This game involves two players: a “dictator" and a”receiver". The dictator receives a certain amount of money, having the option of donating a portion of it to the receiver, who has no choice other than to accept the dictator’s offer. Despite the fact that the most rational choice, in economic terms, would be for the dictator to keep all of the money, the results of several experiments with humans playing this game provide evidence of the opposite. In standard conditions, the average offer by people who play the dictator role is around 20% of the amount initially given (List 2007; Lucas et al. 2008). To simplify the current demonstration, each donation is "anonymous," and the recipient is always chosen at random, which means that one’s donation has no effect on future behaviours, making each interaction in this scenario independent of the others. Nevertheless, other configurations of the dictator game can be further explored to verify if different behaviours emerge (e.g., players could be informed of other agents’ donations, which could, consequently, influence their decision).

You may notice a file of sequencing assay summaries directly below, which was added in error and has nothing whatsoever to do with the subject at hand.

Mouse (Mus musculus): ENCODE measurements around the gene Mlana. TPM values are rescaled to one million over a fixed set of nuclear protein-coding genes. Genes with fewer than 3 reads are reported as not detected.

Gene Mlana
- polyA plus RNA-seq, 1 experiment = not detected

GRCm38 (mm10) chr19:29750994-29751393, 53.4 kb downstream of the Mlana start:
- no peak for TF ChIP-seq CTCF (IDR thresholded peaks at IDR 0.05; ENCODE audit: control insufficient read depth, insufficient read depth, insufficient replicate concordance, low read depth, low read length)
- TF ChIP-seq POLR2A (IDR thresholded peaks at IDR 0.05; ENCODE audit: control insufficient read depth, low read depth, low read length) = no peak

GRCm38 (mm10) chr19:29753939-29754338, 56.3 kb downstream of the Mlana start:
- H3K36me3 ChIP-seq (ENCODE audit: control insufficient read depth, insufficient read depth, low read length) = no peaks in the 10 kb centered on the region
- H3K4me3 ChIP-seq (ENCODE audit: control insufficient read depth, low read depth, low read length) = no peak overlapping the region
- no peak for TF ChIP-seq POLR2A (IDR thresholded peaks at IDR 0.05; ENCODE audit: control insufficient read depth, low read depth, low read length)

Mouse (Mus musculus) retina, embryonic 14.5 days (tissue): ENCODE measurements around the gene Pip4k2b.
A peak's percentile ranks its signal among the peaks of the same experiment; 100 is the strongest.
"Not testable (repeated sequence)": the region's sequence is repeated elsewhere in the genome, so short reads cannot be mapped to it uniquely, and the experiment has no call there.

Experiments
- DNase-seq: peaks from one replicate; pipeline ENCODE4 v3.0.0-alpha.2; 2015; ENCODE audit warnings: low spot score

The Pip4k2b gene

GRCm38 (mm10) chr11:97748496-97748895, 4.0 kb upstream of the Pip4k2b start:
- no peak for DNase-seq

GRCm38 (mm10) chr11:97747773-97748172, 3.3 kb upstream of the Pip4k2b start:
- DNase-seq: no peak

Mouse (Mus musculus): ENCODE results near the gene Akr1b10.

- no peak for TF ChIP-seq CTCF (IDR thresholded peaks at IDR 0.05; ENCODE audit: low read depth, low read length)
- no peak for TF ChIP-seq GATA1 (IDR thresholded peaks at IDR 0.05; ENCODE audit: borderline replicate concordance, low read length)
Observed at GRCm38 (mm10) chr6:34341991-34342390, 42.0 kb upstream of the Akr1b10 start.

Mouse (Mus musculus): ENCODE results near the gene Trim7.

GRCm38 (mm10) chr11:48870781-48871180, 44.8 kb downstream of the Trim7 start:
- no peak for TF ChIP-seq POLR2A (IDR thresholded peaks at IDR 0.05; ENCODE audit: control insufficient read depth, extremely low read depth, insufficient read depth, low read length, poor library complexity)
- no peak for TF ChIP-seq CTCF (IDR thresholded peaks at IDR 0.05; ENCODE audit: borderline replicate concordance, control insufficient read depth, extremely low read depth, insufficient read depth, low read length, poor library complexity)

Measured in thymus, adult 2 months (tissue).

The agents were configured to play the Dictator Game in the following manner: At each interaction step, each agent was given a fixed amount of money (\(=100\)€) to play the dictator role, while another agent in the environment was randomly selected to play as the receiver. Following this, the dictator agent decided how much money they were going to give to the receiver. If their salient social identity was active, the agent’s offer would follow Equation 11, in which the \(inGroupBias\) depended on whether or not the receiver was a member of the dictator’s group (in-group member). Otherwise, if their personal identity was active, the dictator agent would not use any bias to determine their offer. Then, they would simply use a baseline offer, a fixed value that represented a percentage of the initial amount given to the dictator (\(baselineOffer = 20\%\)). After the dictator agent decided how much to give to the receiver, the remaining portion was added to their wealth.